You would be hard pressed to find a group of people, an entire culture with more time on their hands than the Portuguese.
Take the simple act of going out to eat. Much like their Spanish neighbors, the Portuguese eat dinner late. Most restaurants don’t open for dinner until 8pm. And many of these same restaurants officially “close their doors” at 10pm.
Truncating dinner time in this way has the enchanting effect—if you’re an open-minded optimist or the bewilderingly annoying effect if you’re a realist—of making dining out a crowded affair.
Dare to show up without a reservation? Expect some condescending questions, deep sighs, and ogling from the wait staff.
Once—hopefully—seated, expect to wait for someone—anyone—to swing by your table and assess whether you’d like to pay for a modest amount of water, a substance that costs 3x that of beer. You can imagine what I tended to order.
Nonetheless, once we placed orders, the food arrived fairly quickly. Now the consumption begins. Or if you’re Portuguese, doesn’t begin until after you’ve enjoyed a half hour of deep political conversation with your dining partner. The water’s most often served at room temp, so I suppose folks don’t mind room temp food either.
One pleasant aspect of witnessing the Portuguese dine was the absence—in almost all cases—of distraction by a mobile device. People evidently savored their company. Quite lovely, really.
Twenty minutes later, we Americans—and a sprinkling of Brits—had finished our meals. Despite our gustatory efficiency, ordering desserts required another hour. Requesting the check? Yet another.
If people needed three or four hours to dine at night, certainly they’d be rushing much of the day! Not so, it turns out.
Several hours prior to the “dining hour”, “Cervejarias” (literal translation: “place that makes and serves beer”) or “snack bars” harbored great masses of folk. In Lisbon, there lie probably one snack bar for every 5 persons.
Between the hours of 5 and 8pm, people—mostly older men—sipped on a few pilsner beers—SuperBock or Sagres—vinho verde, and port, and snacked on the typical fare of snails and nuts until that time when they could dine late-night style. All of this after having “lunched” from one until 3pm.
My friend Doug likes to say I have “NBT, nothing but time on your hands!” I can’t image what he’d think of the Portuguese aesthetic.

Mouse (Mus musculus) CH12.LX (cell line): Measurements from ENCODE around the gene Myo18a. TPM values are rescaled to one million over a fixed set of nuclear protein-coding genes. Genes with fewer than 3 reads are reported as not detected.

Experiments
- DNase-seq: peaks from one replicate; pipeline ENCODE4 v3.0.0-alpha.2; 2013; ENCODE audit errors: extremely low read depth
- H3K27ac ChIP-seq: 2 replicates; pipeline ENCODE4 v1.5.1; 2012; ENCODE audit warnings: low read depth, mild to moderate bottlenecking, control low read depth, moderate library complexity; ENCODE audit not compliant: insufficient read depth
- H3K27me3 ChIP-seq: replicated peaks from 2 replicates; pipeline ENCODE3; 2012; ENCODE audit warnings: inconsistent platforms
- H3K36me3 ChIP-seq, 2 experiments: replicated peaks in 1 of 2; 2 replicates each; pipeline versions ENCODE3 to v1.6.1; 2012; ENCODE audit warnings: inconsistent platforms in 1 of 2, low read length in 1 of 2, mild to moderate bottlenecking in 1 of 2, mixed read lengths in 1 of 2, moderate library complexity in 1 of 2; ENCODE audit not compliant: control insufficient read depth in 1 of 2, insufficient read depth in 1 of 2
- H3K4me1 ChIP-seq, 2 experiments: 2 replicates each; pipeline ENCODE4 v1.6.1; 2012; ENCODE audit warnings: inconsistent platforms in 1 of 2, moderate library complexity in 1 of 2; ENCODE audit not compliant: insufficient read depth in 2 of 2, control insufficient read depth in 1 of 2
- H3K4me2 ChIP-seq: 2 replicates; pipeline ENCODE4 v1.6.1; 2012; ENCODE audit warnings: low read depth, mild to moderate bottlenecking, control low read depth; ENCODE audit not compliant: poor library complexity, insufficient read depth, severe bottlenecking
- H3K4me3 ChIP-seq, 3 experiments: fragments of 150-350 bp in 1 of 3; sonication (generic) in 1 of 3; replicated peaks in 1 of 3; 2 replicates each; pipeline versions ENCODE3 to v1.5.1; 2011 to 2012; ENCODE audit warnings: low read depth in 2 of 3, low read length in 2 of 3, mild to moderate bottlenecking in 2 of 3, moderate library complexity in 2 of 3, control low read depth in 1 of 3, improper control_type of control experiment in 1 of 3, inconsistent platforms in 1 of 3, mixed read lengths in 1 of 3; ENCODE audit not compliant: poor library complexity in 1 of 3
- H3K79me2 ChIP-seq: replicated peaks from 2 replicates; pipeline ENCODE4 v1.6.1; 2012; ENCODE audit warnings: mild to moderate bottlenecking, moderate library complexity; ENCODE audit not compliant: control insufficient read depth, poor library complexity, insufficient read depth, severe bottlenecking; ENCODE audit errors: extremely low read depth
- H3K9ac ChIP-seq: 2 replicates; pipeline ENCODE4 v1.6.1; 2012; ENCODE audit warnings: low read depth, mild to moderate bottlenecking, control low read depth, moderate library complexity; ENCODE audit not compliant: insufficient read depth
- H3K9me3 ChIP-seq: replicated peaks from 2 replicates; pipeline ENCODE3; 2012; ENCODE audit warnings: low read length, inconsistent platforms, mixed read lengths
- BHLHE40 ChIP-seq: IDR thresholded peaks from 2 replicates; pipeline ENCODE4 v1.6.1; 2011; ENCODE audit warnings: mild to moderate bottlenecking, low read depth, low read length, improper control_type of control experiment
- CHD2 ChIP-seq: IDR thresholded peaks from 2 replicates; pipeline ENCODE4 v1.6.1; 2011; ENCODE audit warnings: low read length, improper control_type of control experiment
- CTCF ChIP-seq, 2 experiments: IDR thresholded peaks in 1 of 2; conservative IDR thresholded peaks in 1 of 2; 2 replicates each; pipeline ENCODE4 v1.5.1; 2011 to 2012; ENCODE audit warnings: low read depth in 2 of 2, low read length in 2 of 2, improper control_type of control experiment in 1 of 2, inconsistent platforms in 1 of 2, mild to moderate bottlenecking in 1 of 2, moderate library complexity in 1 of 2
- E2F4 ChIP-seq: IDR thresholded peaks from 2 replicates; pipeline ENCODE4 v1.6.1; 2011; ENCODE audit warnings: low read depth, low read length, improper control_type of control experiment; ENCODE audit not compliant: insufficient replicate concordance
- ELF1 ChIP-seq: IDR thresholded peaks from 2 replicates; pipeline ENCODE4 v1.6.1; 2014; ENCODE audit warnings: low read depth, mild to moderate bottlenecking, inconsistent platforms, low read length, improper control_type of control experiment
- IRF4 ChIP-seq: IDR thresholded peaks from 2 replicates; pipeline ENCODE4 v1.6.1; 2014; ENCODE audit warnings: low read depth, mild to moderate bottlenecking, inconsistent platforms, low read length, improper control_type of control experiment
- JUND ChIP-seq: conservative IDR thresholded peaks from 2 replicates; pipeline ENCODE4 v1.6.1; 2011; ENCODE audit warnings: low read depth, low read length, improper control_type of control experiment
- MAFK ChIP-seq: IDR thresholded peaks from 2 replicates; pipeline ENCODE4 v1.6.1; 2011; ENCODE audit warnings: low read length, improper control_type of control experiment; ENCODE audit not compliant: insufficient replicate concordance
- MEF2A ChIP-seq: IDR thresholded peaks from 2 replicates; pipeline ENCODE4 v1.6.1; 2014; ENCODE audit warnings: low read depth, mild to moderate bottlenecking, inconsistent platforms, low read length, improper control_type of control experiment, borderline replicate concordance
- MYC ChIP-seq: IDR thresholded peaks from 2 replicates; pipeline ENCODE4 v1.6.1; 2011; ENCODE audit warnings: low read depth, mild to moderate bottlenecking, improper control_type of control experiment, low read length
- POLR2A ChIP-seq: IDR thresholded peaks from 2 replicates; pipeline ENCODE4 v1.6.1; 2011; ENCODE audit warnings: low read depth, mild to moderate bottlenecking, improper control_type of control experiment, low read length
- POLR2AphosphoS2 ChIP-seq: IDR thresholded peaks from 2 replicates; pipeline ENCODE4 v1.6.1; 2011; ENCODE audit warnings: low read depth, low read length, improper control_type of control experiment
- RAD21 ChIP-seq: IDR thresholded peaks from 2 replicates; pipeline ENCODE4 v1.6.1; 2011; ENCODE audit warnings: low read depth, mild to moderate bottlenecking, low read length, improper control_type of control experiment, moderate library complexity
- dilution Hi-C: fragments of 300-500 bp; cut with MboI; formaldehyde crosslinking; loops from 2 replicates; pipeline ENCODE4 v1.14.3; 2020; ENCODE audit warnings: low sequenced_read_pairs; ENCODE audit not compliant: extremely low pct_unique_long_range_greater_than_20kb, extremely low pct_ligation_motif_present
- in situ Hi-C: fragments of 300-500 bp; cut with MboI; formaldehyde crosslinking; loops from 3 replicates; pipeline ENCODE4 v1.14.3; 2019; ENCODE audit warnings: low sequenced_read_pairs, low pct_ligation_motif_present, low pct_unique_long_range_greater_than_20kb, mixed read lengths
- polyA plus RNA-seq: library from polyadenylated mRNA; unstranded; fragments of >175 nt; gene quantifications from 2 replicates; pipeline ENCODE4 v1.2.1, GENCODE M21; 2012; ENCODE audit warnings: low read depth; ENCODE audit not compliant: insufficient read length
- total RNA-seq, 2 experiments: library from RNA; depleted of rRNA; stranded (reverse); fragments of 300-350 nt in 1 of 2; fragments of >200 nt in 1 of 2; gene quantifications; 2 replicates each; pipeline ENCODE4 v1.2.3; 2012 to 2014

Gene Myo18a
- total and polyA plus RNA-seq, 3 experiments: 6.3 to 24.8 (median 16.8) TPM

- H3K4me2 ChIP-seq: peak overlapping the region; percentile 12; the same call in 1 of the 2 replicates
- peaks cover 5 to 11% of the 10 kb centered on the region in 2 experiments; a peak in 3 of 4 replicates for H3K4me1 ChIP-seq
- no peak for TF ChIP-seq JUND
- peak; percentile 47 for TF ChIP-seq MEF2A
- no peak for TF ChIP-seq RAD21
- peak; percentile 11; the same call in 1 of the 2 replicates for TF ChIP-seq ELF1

However, it turns out that those who work full time in Portugal work 42 hours a week (we Americans work an average of 47 hours). They work more than the Germans and Dutch, for crying out loud. So why all the loafing around? How come everyone seems to be idly sipping on vinho verde and sitting on park benches?
It might all come down to one policy that tricked me into thinking of the Portuguese as a time affluent people: forced retirement at age 66.
That’s right: the people we saw out during the day and early evening were mostly older men. Not sure what women were up to in the space between lunch and “snack time”—housework? bocci ball?, no that’s Italy—but men certainly outnumbered women by a wide margin.
What would happen under a forced retirement regime in the US? For one thing, such a policy would disappoint the working plans of 75% of American college professors. And you could say goodbye to Walmart greeters, oh and large numbers of legislators and farmers and judges and crossing guards. Adios! Enjoy the retirement you can’t afford!
I wonder what might happen were we to blend American and Portuguese cultures. Each adopting some element from the other to improve its situation. For one, the Portuguese could—and given the energy needed to illuminate late-night dinner tables, should—eat dinner earlier.
Why not start dinner around 6pm? Why do you need to “fuel up” just before heading to bed to work an 8+ hour shift the next day?
We Americans, for our part, can ratchet down our fixation with fast food and adopt the marvelous “snack bar” and formal Portuguese style of eating.
The ubiquitous snack bars vitalize places, blending lively conversation with animated street life.
And about the formality of dining, we ate at a fairly standard shopping area food court—one you’d find in most American malls—with ceramic dishes and silverware. After eating, as though at a restaurant, we simply left our wares for someone to whisk away.
Just think: we’d all enjoy more time for strolling in the park or watching football or playing real “futbol” and engaging with people rather than with machines. We could pursue gratifying hobbies and livelihoods. We could work toward directly satisfying the needs of life. All of this would possible when we have “NBT.”Follow SethLaJ307